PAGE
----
Dagger’s voice rose above the clamor of the dining room. He pulled Grit back by the shoulder. His other arm shot across Grit’s chest and knocked the dameling’s hand away from the pearl.

Grit jumped off her stool, sending it crashing to the ground. Dagger stepped over the stool to place himself between Grit and the girl, who glared at the dark-haired sireling.

Her eyes flashed cold and unfeeling, and her hair, gold and shiny a moment before, was now gray and brittle.

Grit stumbled backward, grasping for her dagger. It’s her. The hag. So far from the Koradin-Thresh Highway. Bile rose in her throat.

The hag extended a wrinkled hand. “Ah, Grit, we’re old friends, aren’t we? Would you despise a poor, aged woman?”

Dagger’s voice trembled with rage. “Do not touch her, Havoc! Grit of Berth and Stone is under Kinsmon’s care. If you would so much as lay a finger on her, or on anything that belongs to her, you must speak to Kinsmon first. Leave here and return to whatever hole you crawled out of, you foul, miserable wretch!”

Havoc returned Dagger’s fierce gaze. A smile crept across her twisting features. She laughed coarsely. Peering around Dagger to address Grit, she asked, “Is that what Kinsmon calls you? Grit of Berth and Stone?”

“Silence, Grit!” Dagger glared at Havoc as her hair lightened from gray to gold and her eyes recovered their soft, sky blue shade.

The dameling spoke again to Dagger, her voice steady despite her shifting appearance. “You blunder, River Rat. Her dame disowned her over a year ago. She is merely Grit of Stone now. Unless Kinsmon thinks her dame still matters…”

Grit stepped from behind Dagger. “My dame is inconsequential.”

Havoc raised a questioning eyebrow. Dagger roughly pushed Grit behind him and held one arm out to keep her from moving forward again.

“How charming. The river rat guards Stone’s cherished possession.”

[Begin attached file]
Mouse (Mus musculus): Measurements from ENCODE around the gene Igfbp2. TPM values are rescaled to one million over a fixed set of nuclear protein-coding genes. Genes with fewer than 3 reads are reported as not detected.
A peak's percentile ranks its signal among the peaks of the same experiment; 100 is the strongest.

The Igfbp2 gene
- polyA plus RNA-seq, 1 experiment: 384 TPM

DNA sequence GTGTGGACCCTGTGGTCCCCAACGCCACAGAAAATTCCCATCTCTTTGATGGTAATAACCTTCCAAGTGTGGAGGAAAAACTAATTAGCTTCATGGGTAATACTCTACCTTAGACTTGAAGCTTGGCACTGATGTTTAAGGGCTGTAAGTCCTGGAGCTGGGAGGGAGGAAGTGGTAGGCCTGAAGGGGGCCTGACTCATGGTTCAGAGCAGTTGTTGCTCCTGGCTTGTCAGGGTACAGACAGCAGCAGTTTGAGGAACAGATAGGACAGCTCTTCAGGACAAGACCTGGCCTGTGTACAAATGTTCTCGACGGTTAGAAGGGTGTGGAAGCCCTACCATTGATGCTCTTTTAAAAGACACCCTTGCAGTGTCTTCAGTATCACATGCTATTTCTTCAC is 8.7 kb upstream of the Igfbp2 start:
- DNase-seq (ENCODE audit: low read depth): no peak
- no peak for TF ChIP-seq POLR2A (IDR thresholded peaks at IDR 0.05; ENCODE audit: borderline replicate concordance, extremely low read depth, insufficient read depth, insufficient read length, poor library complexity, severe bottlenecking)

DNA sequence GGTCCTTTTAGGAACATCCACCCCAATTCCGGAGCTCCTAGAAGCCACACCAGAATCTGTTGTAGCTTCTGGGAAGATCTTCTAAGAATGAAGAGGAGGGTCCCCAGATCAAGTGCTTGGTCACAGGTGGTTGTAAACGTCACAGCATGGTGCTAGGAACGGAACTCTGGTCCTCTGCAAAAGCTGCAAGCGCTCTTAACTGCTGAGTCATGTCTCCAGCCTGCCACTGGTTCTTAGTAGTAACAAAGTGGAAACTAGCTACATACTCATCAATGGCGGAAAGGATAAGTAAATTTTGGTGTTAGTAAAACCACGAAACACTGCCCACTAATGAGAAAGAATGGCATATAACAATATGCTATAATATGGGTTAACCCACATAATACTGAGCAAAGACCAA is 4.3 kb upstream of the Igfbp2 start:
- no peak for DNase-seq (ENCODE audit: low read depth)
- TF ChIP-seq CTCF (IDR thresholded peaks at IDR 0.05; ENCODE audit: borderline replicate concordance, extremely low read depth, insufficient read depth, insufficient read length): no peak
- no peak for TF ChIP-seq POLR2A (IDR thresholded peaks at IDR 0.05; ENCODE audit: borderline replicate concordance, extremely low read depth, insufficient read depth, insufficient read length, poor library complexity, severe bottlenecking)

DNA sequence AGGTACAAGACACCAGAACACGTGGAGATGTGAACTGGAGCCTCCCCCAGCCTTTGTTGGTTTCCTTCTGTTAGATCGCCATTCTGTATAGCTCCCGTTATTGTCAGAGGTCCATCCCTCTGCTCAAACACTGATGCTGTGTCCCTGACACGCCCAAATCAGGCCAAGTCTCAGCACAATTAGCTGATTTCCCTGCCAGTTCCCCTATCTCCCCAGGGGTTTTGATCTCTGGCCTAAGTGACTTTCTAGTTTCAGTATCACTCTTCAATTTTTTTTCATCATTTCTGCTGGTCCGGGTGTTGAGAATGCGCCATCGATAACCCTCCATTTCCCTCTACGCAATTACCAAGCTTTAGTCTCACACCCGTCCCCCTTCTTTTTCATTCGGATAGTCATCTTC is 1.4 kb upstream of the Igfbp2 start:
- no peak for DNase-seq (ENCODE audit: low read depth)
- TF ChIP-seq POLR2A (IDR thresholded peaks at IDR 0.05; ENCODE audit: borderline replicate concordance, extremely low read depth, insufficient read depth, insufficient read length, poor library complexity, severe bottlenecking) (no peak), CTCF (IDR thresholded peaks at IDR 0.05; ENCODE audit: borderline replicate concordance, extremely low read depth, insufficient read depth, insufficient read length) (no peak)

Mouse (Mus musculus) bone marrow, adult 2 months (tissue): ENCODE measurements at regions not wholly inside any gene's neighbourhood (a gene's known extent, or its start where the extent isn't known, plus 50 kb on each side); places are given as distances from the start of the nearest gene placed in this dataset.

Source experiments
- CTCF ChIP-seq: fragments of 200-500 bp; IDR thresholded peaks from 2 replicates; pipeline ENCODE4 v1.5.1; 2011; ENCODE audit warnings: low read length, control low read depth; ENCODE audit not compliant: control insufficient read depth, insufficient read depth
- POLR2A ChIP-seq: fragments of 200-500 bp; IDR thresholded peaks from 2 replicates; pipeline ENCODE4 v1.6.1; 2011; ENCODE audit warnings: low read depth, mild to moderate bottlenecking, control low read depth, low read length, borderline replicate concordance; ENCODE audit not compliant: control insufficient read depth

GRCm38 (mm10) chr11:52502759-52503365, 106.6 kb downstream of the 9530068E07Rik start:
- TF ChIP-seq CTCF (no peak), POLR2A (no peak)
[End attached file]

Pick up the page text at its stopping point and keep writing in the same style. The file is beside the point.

Dagger placed a hand on the hilt of his sword. “I told you to leave, wench. If you do not do so immediately, I will summon Kinsmon himself.”

Havoc’s blue eyes filled with frenzy. Through gnarled lips, the wild creature, half dameling, half hag, sneered. “I’ll go, River Rat, but only because you’ve given me something to consider.”

She backed away from them, shuffling all the way to the entrance of the inn. There she darted through the open doorway and was lost in the crowded street. Dagger wheeled to face Grit.

“I told you to hold your tongue.” Grabbing her by the elbow, Dagger steered Grit across the dining room and marched her up the narrow stairway. She struggled against his grasp, but he clenched her arm tighter.

At the end of the upstairs hallway, he threw open a door and slammed it shut behind them. Crossing to the far side of the room, he nearly shoved Grit into a stiff, wooden chair. He ran the fingers of both hands through his hair like he meant to pull out the jet-black strands in fistfuls. Breathing deep, irate sighs, he paced the length of the room. Every few steps, he stopped to look at Grit and shake his head.

Grit crossed her arms over her chest. “What exactly is your problem? I fail to see what grievous act I have committed to make you behave like a madman.”

Dagger stopped mid-stride. “Do you know nothing of the danger you’re in?”

“I know woefully little of the danger I face.” Grit leaned forward in her seat and rested her elbows on her knees. “You people seem to think all I need to know is what is in my heart. Perhaps you ought to tell me what’s going on in the world outside my heart, as my heart doesn’t seem to serve me as well as it should.”

Dagger’s anger abated. His hands fell to his sides and his shoulders drooped as he walked to the table and took the chair next to hers.

“There’s some truth in that. Allow me a moment to think. There is so much you ought to know.”

Like what you read? 

Read chapter 32 now

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Get your copy of GRIT OF BERTH AND STONE

Book 1 in the CHASMARIA CHRONICLES by Lisa Dunn


About Lisa Dunn

As a child, Lisa Dunn fell asleep to her father’s fanciful bedtime tales and played with her own story ideas during the daylight hours. She now resides in a small southern town with her husband, four children, and a Great Dane who rarely leaves her side. Local librarians habitually thank her for their job security.